Wednesday, August 24, 2011

PQ plunges as Charest gains, even against Legault

Turmoil in the sovereignty movement has had a dramatic impact on provincial politics in Quebec this summer, with the Parti Québécois polling at new lows and an uptick in support for Premier Jean Charest’s governing Liberals. 

A new poll conducted by Léger Marketing for the Journal de Montréal finds that Charest’s government now enjoys the support of 34 per cent of Quebecers, up four points from Léger’s last poll taken in early June

The Parti Québécois has dropped six points to just 24 per cent — a full 14 points below the party’s standing from four months ago. 

The Action démocratique du Québec (ADQ) is down three points to 14 per cent while Québec Solidaire stands at 12 per cent support and the provincial Greens scored five per cent.

You can read the rest of the article on The Huffington Post Canada website here.

UPDATE: I also have a piece on The Globe and Mail website this morning:

Trailing Tory Leader Tim Hudak in the polls and ranking as one of the country’s least popular premiers, Dalton McGuinty does have one ace up his sleeve in the upcoming provincial election in Ontario: a Conservative government in Ottawa.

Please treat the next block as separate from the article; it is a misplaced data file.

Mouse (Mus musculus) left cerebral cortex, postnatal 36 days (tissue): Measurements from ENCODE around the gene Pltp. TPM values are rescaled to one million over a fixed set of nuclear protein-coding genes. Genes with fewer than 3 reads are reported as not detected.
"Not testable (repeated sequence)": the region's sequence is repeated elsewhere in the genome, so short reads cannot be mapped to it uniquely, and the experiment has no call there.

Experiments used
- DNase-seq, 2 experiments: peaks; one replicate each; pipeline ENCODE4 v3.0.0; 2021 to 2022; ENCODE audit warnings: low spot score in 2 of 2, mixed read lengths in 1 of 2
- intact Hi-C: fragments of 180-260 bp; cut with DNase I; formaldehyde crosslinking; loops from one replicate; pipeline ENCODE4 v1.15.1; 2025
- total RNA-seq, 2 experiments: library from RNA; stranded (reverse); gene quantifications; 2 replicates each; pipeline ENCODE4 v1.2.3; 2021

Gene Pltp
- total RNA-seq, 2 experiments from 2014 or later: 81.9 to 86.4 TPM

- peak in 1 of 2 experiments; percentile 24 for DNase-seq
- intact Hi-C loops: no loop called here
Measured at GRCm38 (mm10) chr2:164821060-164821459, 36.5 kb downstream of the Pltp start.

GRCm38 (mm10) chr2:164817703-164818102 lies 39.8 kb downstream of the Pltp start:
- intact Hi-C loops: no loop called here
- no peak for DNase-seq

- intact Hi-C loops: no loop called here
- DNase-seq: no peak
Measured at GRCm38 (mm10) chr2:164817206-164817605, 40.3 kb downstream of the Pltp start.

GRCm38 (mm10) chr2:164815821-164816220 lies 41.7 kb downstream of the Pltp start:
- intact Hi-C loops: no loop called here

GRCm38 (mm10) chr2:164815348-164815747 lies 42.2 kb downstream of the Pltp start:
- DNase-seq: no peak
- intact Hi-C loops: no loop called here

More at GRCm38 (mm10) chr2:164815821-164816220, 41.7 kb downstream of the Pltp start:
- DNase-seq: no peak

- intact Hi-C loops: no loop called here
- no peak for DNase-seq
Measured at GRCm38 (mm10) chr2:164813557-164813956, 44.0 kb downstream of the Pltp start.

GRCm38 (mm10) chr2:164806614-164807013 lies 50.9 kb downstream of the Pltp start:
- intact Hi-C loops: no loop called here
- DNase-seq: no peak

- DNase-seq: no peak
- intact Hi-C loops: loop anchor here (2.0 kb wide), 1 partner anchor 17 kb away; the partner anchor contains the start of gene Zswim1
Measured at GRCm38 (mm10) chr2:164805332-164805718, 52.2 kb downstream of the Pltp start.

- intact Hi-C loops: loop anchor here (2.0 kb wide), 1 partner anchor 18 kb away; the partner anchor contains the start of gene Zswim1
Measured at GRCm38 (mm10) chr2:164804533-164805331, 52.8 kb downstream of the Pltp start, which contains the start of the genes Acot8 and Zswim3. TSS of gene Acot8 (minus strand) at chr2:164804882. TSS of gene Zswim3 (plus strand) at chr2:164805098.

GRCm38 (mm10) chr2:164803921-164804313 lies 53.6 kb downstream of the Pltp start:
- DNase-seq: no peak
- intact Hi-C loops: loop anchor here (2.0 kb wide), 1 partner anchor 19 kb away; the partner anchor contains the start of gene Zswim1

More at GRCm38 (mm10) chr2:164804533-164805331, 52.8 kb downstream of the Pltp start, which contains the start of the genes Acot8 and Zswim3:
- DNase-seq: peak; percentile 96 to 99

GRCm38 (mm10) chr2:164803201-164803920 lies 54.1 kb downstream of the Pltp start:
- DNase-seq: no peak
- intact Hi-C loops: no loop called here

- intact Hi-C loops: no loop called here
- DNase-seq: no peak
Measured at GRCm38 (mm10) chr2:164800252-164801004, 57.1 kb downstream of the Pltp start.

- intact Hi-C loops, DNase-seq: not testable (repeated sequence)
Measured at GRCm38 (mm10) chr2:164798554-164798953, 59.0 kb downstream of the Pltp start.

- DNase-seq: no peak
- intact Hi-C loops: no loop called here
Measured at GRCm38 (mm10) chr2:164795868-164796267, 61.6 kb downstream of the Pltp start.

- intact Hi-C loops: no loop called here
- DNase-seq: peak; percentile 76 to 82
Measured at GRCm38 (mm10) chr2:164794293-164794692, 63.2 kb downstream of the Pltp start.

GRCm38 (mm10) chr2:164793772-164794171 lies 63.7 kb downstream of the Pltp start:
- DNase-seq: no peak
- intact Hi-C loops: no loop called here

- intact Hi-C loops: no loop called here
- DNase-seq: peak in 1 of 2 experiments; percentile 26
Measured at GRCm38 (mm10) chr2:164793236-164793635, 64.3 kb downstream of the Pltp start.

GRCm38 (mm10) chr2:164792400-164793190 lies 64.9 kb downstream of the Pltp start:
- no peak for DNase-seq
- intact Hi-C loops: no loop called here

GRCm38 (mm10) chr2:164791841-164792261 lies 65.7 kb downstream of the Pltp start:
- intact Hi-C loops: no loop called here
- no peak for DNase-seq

Quebec will probably not have another election until next fall or even 2013, as Charest is less than three years into his five year term. But politics in the province are currently the most volatile in the country. The Parti Québécois has gone from front-runner to trailing by 10 points in a matter of months, while the potential formation of new parties (François Legault's CAQ or a new sovereigntist party called the Nouveau Mouvement pour le Québec) is throwing everything out of whack.

The formation of the CAQ seems inevitable, but poll numbers for the phantom party will only mean something when Quebecers start paying attention to what it has to say. The creation of the NMQ is, perhaps, less likely but even if it captures 5% of the vote it would severely hinder the PQ's chances in a three-way race between Marois, Charest, and Legault.

But things happen so quickly in Quebec that by the time the election rolls around the landscape could have completely transformed again.